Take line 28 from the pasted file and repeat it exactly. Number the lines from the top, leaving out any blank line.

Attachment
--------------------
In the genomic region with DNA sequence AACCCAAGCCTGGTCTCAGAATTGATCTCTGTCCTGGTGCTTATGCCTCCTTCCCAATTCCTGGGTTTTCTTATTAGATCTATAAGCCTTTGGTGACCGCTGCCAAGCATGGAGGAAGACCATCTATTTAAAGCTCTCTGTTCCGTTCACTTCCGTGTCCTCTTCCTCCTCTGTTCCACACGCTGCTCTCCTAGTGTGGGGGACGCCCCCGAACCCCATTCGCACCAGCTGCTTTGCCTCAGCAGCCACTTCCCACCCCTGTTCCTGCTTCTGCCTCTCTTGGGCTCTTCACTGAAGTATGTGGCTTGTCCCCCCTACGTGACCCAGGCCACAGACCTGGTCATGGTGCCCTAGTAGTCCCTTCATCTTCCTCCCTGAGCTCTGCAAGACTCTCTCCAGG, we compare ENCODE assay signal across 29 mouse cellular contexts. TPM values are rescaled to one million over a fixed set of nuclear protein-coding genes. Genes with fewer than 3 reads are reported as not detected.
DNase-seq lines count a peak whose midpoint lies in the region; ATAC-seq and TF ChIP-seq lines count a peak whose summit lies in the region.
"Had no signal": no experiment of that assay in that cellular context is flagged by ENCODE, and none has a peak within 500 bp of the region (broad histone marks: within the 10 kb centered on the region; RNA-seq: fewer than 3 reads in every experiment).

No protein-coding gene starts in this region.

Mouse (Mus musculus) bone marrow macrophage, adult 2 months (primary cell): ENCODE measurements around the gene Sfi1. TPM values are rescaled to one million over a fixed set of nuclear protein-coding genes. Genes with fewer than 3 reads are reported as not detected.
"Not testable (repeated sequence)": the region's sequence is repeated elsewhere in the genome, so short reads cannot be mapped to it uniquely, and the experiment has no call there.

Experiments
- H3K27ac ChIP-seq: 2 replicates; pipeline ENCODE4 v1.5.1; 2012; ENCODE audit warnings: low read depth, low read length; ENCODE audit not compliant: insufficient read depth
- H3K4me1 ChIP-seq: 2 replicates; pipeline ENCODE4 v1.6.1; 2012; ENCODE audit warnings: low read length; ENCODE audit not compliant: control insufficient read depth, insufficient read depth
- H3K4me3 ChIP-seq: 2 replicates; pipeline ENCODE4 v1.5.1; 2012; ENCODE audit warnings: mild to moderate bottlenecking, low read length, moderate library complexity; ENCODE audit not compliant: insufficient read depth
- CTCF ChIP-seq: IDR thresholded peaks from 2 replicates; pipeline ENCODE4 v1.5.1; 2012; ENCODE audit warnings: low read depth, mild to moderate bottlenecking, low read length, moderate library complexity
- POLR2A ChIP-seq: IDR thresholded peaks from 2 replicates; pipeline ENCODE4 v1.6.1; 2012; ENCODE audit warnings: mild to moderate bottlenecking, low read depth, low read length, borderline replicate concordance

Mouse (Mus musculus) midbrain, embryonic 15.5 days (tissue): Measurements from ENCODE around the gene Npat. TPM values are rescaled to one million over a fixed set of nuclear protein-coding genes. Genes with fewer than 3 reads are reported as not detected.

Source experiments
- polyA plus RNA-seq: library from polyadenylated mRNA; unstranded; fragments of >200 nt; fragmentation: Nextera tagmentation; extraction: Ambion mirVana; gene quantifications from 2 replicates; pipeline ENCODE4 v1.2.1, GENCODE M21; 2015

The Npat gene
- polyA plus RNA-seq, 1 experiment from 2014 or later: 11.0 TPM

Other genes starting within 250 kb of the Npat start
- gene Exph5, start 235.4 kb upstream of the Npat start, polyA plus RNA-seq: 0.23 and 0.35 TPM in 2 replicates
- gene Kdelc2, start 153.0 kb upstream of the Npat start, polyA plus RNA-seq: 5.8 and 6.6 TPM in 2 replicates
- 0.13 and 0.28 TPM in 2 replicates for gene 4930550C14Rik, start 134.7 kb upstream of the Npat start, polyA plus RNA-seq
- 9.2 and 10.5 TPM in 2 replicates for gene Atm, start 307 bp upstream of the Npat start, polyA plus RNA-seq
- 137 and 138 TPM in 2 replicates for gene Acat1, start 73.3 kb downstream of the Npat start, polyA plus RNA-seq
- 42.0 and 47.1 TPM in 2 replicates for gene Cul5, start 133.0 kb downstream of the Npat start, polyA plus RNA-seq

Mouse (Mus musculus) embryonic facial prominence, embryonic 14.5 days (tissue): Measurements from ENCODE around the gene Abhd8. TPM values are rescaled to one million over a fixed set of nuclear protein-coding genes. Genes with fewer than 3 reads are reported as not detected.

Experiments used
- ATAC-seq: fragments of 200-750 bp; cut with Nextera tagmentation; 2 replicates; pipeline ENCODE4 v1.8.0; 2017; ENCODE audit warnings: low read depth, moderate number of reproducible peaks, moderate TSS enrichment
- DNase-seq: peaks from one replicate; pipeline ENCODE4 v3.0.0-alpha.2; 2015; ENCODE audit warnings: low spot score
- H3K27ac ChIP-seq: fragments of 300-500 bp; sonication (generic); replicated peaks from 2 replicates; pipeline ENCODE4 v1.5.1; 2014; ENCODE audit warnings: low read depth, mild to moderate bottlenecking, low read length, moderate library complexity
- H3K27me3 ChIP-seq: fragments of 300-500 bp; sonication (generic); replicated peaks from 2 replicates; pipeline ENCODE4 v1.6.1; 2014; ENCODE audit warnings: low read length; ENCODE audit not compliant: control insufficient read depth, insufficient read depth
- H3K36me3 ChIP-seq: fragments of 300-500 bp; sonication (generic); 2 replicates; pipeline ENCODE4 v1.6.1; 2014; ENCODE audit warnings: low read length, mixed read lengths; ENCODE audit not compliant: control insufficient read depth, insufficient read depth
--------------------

- DNase-seq: peaks from one replicate; pipeline ENCODE4 v3.0.0-alpha.2; 2015; ENCODE audit warnings: low spot score